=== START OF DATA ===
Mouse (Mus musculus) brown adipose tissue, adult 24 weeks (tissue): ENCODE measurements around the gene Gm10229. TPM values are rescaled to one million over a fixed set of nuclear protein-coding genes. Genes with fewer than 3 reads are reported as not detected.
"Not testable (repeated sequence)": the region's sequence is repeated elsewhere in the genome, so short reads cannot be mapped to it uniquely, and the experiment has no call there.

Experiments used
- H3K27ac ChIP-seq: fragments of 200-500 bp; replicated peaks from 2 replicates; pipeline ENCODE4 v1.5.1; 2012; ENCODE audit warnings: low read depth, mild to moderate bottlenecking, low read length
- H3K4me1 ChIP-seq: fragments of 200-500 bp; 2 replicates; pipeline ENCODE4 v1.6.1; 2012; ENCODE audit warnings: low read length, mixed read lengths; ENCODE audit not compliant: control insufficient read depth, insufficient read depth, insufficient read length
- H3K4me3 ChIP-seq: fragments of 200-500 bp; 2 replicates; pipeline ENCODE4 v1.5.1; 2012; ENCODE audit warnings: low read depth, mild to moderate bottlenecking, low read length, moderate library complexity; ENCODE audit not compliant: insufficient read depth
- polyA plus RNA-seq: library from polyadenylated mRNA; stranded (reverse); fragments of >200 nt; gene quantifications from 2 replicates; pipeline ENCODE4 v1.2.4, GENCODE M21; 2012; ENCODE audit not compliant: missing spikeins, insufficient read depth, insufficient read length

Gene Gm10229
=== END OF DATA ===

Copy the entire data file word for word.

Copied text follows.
Mouse (Mus musculus) brown adipose tissue, adult 24 weeks (tissue): ENCODE measurements around the gene Gm10229. TPM values are rescaled to one million over a fixed set of nuclear protein-coding genes. Genes with fewer than 3 reads are reported as not detected.
"Not testable (repeated sequence)": the region's sequence is repeated elsewhere in the genome, so short reads cannot be mapped to it uniquely, and the experiment has no call there.

Experiments used
- H3K27ac ChIP-seq: fragments of 200-500 bp; replicated peaks from 2 replicates; pipeline ENCODE4 v1.5.1; 2012; ENCODE audit warnings: low read depth, mild to moderate bottlenecking, low read length
- H3K4me1 ChIP-seq: fragments of 200-500 bp; 2 replicates; pipeline ENCODE4 v1.6.1; 2012; ENCODE audit warnings: low read length, mixed read lengths; ENCODE audit not compliant: control insufficient read depth, insufficient read depth, insufficient read length
- H3K4me3 ChIP-seq: fragments of 200-500 bp; 2 replicates; pipeline ENCODE4 v1.5.1; 2012; ENCODE audit warnings: low read depth, mild to moderate bottlenecking, low read length, moderate library complexity; ENCODE audit not compliant: insufficient read depth
- polyA plus RNA-seq: library from polyadenylated mRNA; stranded (reverse); fragments of >200 nt; gene quantifications from 2 replicates; pipeline ENCODE4 v1.2.4, GENCODE M21; 2012; ENCODE audit not compliant: missing spikeins, insufficient read depth, insufficient read length

Gene Gm10229